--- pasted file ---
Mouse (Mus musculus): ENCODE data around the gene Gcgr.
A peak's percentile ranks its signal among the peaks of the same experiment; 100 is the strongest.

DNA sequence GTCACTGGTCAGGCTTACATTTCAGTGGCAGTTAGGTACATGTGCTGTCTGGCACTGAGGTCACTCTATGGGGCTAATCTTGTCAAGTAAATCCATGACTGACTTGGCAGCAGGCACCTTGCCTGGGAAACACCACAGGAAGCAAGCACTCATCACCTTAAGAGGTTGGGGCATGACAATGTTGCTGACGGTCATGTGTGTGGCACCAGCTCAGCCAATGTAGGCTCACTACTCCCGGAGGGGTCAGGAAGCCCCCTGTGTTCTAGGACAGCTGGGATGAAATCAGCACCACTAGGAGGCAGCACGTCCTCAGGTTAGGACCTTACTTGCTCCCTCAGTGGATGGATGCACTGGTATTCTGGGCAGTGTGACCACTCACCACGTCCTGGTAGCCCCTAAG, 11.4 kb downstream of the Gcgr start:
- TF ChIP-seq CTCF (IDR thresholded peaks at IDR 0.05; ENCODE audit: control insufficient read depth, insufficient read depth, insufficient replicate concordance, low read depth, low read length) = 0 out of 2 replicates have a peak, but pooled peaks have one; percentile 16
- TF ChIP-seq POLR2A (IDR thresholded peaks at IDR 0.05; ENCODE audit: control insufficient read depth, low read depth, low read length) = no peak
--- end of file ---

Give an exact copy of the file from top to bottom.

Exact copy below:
Mouse (Mus musculus): ENCODE data around the gene Gcgr.
A peak's percentile ranks its signal among the peaks of the same experiment; 100 is the strongest.

DNA sequence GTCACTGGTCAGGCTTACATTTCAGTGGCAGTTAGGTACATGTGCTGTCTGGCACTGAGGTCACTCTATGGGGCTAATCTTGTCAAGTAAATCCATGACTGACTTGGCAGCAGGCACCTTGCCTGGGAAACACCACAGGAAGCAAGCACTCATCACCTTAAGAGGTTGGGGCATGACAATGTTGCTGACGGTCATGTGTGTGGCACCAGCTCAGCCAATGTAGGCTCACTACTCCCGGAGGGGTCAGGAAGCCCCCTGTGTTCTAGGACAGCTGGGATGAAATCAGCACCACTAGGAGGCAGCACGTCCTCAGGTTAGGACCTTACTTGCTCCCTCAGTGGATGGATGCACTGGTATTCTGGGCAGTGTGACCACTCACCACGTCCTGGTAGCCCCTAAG, 11.4 kb downstream of the Gcgr start:
- TF ChIP-seq CTCF (IDR thresholded peaks at IDR 0.05; ENCODE audit: control insufficient read depth, insufficient read depth, insufficient replicate concordance, low read depth, low read length) = 0 out of 2 replicates have a peak, but pooled peaks have one; percentile 16
- TF ChIP-seq POLR2A (IDR thresholded peaks at IDR 0.05; ENCODE audit: control insufficient read depth, low read depth, low read length) = no peak